Why You Should Always Test Your Prototypes
3 reasons why you should always test your prototypes
Kim & Don’s eyes meet. The anxiety and fear they see in one another only increases with each gaze. In a futile attempt to calm Kim down, Don reaches out his hand as a reassuring gesture to Kim only to realize the sweat developing on his palm coming into contact with hers solidifies their uncertainty as to what’s about to take place for both of them.
All of a sudden, a figure emerges into the room. She’s wearing a headset with a microphone attached to it. She says hurriedly to Kim & Don, “It’s time.” After taking one last nervous look at each other, the couple gets out of their seats and begin walking down a very strange hallway. The hallway is unlike any they’ve seen before. There are aquariums on both sides with real sharks swimming around in it. They come to a set of double-doors and slowly open them to find four very well-dressed people sitting in chairs sizing them up.
Obviously, Don & Kim are on Shark Tank.
Mark: “Hi there. So, what are you pitching today?”
Don: “Hello Sharks. Today, we’d like to tell you about a revolutionary device that helps people stop snoring. We call it the “Nose Nanny”.
Mark: “Hehe. Great, let’s see it.”
Don: “Sure, here it is.” [Don reveals what looks to be a clothespin with some sort of rubber insulation around the clamp edge]
The Panel: [Perplexed looks on their faces]
Daymond: “So…[trying not to laugh], how many of these have you sold??
Kim: “One so far. To my father.”
Barbara: “Okay, how much did you actually spend developing this…uh, product?”
Don: “We spent over $10,000 of our own money in R&D, and another $10,000 of the kids’ college savings mass-producing these.”
Mark: “Does it even work??”
Don: [Wiping a tear] “Truthfully…nope. It doesn’t work for snot.”
Mark: “So you’re telling me you didn’t develop a prototype and test it with the market before mass producing these?!”
Kim: “Well, uh…no. We assumed it would be a smash hit out the gate so we moved forward with production.”
Panel: [Picking jaw up off the floor]
Mr. Wonderful: “This product is a real snoozer. You’re dead to me!”
As ridiculous as this example is, it’s equivalent to building and shipping a digital product without ever testing a prototype with your customers. The end.
Reason #1: Assumptions Are Expen$ive
What’s that old saying about making assumptions, and what that makes you and me? Building a product is not cheap. Many of the projects we work on, even if seeming small in scale, end up costing a lot more than we may realize. Take into account the number of team members working on the project, meetings, materials, etc. Oftentimes companies spend far more than $20k on product creation.
When building products, it’s only right to keep the oft-forgotten other customer in mind…the business. Dunno about you, but I’m a big fan of payday. It’s only right when building products to respect the ones signing your paycheck by making sure your design works and solves the problems it’s intended to solve.
Reason #2: Data Speaks Louder Than Words
We designers have an unhealthy (yet perfectly natural) desire to fall in love with our work. So much so that we sometimes fall more in love with the solution than the problem. Our tastes have a way of rising to the top…even if they’re not the cream of the crop. Thanks House of Pain.
The advantage of working in this field today is we have some incredible tools available to us (Sketch + Framer + Pixate to name a few) that make designing, prototyping and iterating a breeze. This causes our clingy attachment issues to occur far less often. When we spend significant time nurturing every pixel, it becomes much harder to admit that even though our baby may be pretty, she’s constipated.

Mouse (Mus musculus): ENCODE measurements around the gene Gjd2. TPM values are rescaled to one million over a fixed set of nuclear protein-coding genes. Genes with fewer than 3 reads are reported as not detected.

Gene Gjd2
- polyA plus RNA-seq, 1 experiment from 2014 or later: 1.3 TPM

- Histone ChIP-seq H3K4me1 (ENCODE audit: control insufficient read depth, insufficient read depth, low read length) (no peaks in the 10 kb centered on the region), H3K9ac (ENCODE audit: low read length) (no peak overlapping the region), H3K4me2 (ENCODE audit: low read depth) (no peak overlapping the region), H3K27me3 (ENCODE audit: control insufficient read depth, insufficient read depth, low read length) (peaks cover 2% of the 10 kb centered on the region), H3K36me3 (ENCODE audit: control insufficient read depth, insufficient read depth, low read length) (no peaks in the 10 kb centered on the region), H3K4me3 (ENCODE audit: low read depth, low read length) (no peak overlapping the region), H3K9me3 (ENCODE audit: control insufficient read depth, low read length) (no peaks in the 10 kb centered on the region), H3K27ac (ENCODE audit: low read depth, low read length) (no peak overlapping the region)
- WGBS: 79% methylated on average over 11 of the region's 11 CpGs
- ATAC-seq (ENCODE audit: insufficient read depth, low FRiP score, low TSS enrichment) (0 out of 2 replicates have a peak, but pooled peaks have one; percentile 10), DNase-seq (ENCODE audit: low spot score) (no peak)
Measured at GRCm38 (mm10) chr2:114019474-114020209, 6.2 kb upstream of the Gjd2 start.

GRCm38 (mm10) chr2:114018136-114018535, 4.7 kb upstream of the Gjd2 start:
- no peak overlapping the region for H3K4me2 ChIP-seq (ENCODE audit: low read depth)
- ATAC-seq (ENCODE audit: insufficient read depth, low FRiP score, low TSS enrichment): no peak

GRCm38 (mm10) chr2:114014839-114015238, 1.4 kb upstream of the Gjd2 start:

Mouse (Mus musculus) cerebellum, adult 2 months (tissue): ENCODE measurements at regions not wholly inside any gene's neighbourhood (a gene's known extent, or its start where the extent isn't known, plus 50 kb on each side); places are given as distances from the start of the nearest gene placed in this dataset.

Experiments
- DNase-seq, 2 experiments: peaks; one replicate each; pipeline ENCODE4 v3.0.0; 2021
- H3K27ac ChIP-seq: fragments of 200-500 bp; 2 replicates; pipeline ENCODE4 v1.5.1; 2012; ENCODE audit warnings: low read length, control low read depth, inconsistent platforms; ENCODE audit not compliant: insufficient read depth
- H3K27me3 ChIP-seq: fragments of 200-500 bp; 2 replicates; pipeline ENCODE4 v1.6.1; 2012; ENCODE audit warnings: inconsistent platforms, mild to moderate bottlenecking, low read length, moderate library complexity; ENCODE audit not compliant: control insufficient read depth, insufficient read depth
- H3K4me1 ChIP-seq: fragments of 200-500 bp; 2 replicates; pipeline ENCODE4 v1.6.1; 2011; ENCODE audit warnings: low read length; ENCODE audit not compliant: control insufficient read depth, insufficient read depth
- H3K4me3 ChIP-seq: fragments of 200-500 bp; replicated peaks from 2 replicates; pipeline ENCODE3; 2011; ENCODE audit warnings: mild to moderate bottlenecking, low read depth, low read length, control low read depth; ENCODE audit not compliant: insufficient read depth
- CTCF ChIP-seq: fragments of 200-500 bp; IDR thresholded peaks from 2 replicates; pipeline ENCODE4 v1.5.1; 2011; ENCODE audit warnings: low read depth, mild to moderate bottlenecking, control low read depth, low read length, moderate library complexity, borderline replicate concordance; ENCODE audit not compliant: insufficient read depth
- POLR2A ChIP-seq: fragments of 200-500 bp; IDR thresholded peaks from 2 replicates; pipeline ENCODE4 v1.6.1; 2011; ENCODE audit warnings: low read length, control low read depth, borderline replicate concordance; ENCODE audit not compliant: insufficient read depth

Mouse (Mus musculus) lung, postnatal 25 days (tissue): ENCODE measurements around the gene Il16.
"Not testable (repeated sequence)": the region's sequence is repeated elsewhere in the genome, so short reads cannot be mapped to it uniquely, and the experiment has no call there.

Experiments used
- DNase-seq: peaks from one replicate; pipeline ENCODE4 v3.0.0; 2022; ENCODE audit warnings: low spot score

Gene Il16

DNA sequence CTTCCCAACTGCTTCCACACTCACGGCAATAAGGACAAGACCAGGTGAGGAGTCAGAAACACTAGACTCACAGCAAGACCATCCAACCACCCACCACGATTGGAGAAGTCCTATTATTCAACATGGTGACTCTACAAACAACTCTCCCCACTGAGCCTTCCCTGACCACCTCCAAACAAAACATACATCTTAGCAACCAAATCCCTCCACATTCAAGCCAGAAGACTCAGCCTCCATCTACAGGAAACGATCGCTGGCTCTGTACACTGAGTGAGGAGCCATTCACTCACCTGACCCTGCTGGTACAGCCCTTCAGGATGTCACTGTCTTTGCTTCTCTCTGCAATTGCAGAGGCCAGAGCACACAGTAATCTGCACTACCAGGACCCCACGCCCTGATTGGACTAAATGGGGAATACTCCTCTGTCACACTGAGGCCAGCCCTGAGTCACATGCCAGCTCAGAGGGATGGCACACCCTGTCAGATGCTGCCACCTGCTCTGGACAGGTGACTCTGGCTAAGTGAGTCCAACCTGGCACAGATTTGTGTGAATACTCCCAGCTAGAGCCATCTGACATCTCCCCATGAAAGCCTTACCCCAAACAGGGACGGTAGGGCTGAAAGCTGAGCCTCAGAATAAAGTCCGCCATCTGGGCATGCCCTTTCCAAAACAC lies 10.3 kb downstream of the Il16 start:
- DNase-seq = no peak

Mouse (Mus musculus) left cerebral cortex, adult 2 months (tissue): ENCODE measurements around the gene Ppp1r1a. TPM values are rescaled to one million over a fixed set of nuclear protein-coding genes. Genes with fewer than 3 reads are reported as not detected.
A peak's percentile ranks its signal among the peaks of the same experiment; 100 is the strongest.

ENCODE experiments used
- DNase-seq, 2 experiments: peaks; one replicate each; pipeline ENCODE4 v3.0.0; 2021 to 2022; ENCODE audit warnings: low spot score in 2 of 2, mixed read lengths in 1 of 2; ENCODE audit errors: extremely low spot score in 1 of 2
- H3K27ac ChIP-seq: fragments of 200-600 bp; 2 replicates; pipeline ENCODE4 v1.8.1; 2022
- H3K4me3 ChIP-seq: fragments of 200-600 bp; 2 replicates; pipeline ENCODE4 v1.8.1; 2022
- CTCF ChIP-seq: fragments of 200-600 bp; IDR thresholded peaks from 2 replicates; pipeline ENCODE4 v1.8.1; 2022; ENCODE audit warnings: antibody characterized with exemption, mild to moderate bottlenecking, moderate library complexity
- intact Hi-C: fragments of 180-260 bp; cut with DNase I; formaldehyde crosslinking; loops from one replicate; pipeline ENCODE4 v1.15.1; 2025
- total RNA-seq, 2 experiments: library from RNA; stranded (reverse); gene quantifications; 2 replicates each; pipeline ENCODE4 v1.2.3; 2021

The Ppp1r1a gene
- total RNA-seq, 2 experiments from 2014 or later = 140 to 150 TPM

When you “just know” you’ve solved the problem, yet are still challenged by a stakeholder or executive – William Hung will win a Grammy before you win that design argument without unbiased proof.
If your prototype was guilty of being a perfect solution to a problem, would you have enough evidence to convict it? If you determine through testing that your design decision was in fact right all along, you’ll at least now have overwhelming evidence to prove it.
Reason #3: It’s Our Job
As User Experience Designers, it would behoove us to always remember that most of that title (and therefore role) is not about us.
Even though our role is important, we’re last in that equation. The user and the business come first…always.
Testing our prototypes is a great way of validating whether our idea was any good. If our idea was good, we can also determine whether it’s usable. Once determined good and usable, we will present our product and design decisions before the business with far greater levels of confidence as they in turn much more confidently open up their wallet to invest a considerable amount of Benjamin’s into its development and success.
The business wins, the user wins, you win and good design wins…again and again.
“You aren’t doing user experience design if you haven’t actually seen a user experiencing it.” — Tom Greever excerpt from his UserZoom article
“Don’t ship without showing your design to real users first, because you will learn things you weren’t expecting.” — Koen Bok (Founder of Framer)
“A great idea is only a great assumption. Get out of the building and test it.” — Josh Tucker
Jason Ogle — Senior UX Designer at NCM & Host of @UserDefenders podcast
Jason Ogle has been designing digital experiences and fighting for the users since 1996. He’s a Senior UX Designer at NCM in Denver, CO and the host of the User Defenders podcast focused around inspiring interviews with UX Design superheroes. He’s also a husband, father of 7, and craft coffee roaster. He has a personal relationship with the Creator of the Universe. Connect with him on Twitter @jasonogle